Her films are noted for the believable relationships between actors, which is especially impressive in “Your Sister’s Sister.” DeWitt joined only that film only three days prior to filming, and yet her and Emily Blunt have the lived-in camaraderie of actual sisters. She says she tries to get them to spend as much time together as possible. She said before filming, she came from Seattle, where she lives and shoots, to Los Angeles to make dinner for DeWitt, Pais and Page.

“I didn’t want to rehearse, because I like to keep the freshness,” she recalls. “We just hung out. I made vegetable fish curry for everyone. Those three had to have a family dynamic. It helps to create an intimacy that’s going to carry over onto the set.”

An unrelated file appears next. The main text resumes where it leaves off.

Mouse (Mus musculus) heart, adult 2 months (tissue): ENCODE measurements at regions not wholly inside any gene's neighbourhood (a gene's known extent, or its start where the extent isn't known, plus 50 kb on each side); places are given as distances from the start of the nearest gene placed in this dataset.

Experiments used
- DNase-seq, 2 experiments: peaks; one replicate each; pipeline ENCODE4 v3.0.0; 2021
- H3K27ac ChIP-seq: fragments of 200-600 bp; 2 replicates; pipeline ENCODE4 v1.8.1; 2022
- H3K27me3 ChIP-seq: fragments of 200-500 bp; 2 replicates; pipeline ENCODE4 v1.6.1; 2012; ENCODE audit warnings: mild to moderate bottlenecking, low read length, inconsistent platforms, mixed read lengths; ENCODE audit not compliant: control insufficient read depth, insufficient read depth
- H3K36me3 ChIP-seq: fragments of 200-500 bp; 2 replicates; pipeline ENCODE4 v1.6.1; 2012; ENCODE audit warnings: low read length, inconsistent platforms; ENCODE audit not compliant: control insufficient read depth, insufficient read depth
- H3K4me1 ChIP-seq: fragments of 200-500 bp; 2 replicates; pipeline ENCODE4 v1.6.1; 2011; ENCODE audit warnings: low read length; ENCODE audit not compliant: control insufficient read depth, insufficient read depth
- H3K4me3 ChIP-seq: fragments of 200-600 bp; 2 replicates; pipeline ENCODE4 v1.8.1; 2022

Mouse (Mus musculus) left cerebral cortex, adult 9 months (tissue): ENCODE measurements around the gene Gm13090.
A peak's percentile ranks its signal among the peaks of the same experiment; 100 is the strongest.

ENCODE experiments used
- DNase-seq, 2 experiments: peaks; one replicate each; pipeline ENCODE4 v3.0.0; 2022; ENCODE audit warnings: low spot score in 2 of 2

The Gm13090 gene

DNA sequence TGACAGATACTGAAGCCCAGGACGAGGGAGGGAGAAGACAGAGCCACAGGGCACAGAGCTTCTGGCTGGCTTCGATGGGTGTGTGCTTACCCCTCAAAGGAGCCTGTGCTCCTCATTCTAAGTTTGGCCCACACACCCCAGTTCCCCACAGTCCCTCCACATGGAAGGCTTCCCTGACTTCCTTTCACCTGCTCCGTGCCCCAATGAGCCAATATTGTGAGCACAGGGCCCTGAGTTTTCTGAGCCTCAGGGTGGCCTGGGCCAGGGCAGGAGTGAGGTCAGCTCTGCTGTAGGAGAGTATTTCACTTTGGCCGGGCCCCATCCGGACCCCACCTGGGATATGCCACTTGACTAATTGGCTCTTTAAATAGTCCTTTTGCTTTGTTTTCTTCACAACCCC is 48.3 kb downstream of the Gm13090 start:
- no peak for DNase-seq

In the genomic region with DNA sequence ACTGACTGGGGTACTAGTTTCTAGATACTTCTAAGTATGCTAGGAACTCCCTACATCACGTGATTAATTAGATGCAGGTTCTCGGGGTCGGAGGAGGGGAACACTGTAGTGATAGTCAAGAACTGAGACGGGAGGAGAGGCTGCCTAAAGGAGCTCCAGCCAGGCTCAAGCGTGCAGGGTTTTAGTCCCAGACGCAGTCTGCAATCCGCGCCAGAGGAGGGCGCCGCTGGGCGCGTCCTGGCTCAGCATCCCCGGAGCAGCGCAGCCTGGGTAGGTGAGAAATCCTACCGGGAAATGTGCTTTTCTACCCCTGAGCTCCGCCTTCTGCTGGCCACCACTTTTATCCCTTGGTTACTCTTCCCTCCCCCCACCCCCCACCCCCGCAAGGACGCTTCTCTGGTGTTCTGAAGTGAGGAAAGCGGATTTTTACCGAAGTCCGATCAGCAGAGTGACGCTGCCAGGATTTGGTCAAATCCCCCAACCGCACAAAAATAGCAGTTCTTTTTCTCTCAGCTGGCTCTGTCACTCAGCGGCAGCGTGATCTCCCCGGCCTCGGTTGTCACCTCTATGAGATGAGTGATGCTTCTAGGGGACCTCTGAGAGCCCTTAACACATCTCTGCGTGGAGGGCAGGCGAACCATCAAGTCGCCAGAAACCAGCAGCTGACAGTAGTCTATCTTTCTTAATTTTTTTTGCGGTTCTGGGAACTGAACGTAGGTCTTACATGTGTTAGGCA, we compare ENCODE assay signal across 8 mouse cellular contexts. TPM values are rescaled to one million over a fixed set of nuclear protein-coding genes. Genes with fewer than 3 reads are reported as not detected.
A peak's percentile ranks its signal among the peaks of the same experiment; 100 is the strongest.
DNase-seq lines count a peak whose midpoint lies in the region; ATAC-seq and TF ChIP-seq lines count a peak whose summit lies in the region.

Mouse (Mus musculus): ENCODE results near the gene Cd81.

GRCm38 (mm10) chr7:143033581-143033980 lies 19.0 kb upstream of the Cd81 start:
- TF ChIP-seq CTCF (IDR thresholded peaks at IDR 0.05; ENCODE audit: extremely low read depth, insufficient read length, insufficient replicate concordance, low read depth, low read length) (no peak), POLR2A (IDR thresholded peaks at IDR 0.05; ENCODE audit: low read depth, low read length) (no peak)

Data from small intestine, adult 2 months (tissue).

News
Entertainment
Sports
Lifestyle
National

Florida man charged with murdering son to play…

A Florida man annoyed that his 16-month-old crying son was preventing him from playing video games suffocated the toddler, police said on Friday.

International

Powerful 7.2 magnitude earthquake rattles Mexico

A powerful earthquake struck Mexico Friday, shaking buildings and sending people running into the street, although there were no reports of major damage.

News

OMG! Exercise can make skin (and butt) look…

A moderate exercise regime can turn back time and actually reverse the skin's aging process, according to new research. The study showed that a minimum…

International

Jews in eastern Ukraine ordered to register, Kerry…

Secretary of State John Kerry condemned reports that Jews in eastern Ukraine had been ordered to register with the authorities "or suffer the consequences."

Entertainment